Monday, September 24, 2012

A1 to RTTY, It's All About How You Operate

2012 CQ World Wide RTTY WPX Contest 
Receiving a large white envelope in the mail will normally catch my attention. One of those attention getting envelopes arrived today. I was excited to receive the certificate seen to the left for my WPX RTTY effort this year. And I was reminded today during a QSO that next weekend is the CQ World Wide DX RTTY Contest!!! I'm hopeful that the bands cooperate and I will have the time to operate more than a few hours. I know I will be getting a late start at the very least but once home, I plan on firing up N1MM and getting started with my low power effort. And in the contest this coming weekend, Alaska (KL7) counts as a country multiplier, not a state. I always have to check as sometimes we are a country, sometimes a state. 

I had some fun today operating JT65 on 10 meters! I made one CW contact and also a handful of PSK31 contacts on that band as well. With 10 meters showing some signs of life finally, I'm even more excited about next weekend and the many other contests looming on the 2012-2013 contest calendar! 

I have had a few folks over the last few months comment (and congratulate) about me being an A-1 Operator. I've never received a formal notification of this honor but two generous hams felt I was worthy of such an honor and nominated me. I ventured to the ARRL A-1 Operators page and there my name was with all of the others who were granted the same honor!  I'm not sure who those hams were that nominated me but I'm deeply honored and forever thankful.  I always strive to operate to the best of my ability and I know I've had the honor of helping many with giving them a new country, state, county, prefix and more. The A-1 Operator Club is managed by the American Radio Relay League (ARRL) and I plan on doing my part in identifying those who I feel are just as worthy. I promote our hobby each and every moment I get and anyone who knows me, knows I'm a "Ham!" I'm approaching my 25 year anniversary for being a part of this great hobby. I've made life long friends and many I have never met, and might not ever meet.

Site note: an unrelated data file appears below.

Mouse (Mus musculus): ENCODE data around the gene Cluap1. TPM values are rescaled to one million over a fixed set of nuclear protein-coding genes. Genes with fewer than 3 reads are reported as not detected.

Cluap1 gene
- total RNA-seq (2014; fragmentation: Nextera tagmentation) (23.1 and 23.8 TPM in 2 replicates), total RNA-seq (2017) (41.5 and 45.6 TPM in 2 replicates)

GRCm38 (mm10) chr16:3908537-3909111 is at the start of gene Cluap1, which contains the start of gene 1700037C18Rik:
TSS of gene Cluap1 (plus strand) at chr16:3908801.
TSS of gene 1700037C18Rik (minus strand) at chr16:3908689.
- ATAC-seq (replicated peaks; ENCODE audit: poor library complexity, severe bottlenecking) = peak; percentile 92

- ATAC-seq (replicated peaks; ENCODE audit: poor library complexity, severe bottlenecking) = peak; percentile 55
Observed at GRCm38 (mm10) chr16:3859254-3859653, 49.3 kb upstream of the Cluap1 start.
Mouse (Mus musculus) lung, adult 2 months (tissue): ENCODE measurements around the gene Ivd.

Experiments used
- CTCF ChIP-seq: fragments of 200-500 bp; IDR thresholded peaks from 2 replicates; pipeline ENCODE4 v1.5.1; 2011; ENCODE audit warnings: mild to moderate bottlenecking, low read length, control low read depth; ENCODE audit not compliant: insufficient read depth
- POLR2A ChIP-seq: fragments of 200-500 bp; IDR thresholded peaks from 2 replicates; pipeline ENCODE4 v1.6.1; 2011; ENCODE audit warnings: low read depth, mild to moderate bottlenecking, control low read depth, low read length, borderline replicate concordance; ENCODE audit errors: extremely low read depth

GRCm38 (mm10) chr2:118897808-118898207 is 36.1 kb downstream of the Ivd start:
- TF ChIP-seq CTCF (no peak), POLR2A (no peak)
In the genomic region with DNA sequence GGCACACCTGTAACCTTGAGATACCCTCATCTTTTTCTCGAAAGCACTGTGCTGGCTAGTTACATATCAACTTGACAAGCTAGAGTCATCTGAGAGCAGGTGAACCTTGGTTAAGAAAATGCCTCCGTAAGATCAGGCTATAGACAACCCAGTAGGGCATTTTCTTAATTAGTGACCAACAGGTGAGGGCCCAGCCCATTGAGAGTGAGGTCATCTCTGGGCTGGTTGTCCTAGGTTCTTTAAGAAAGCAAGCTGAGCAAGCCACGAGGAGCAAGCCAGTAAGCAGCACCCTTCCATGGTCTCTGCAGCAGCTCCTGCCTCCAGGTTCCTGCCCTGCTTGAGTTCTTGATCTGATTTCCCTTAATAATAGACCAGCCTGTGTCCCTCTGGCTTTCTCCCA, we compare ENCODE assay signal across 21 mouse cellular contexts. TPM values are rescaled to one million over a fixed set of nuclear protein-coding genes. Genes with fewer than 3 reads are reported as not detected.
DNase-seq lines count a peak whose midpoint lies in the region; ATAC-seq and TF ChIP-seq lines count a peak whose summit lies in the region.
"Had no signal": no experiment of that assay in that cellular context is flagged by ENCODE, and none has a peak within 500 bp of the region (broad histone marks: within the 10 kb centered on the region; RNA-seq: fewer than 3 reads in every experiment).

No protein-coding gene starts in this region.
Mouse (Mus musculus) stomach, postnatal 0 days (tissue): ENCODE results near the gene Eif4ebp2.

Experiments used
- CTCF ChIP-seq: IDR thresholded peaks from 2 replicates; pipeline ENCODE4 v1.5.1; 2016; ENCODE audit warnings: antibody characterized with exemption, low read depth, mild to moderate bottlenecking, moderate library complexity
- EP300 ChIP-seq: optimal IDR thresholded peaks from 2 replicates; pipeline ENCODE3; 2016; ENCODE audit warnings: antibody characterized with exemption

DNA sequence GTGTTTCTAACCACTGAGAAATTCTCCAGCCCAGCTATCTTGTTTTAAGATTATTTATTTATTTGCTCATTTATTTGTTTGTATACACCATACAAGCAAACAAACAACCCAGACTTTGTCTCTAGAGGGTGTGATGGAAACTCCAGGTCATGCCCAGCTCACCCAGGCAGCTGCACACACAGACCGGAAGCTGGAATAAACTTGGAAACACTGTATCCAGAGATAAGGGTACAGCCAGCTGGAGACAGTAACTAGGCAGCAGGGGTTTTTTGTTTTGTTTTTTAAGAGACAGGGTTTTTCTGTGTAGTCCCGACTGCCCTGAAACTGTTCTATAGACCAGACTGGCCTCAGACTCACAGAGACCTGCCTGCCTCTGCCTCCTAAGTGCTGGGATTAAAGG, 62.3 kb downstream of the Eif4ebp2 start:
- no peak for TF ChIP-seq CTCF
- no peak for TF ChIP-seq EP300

As far as the RTTY contest, it's obvious I must have busted some callsigns as my score is lower than what I submitted. But, with each and every contest, I will continue to strive for that "Golden Log" and hopefully achieve it more times than not. Contesting is about honing your skills and getting better with each and every contest. Now that I've had a summer off from radio, it's time to buckle up and get to working on my code speed again. It's also time to start working the digital modes and getting in some much needed practice for winter. But as the snow that accumulated on my lawn today reminded me, winter is here and I'd better get a move on, soon! 


Call: KL8DX
Operator(s): KL8DX
Station: KL8DX

Class: SOAB(TS) LP
QTH: Alaska
Operating Time (hrs): 24:34

Band  QSOs
  80:    0
  40:    7
  20:  250
  15:  410
  10:  73
Total:  740  Prefixes = 371  Total Score = 628,103

Club: North Coast Contesters


My low power effort as I have not yet had my amplifier repaired. 
Obviously, 15 meters was the money band for me however, 20 meters
produced only 15 fewer multipliers for nearly half the QSO's! This
was due to better than fair conditions into Europe on 20 meters in
the mornings.

We once again are experiencing Chinook winds here in the interior
with gusts over 40 mph for most of the weekend. I had much more
QRN than normal, especially toward the lower 48. I just lowered my
beam as we are supposed to have 65 + mph gusts for the next 24 to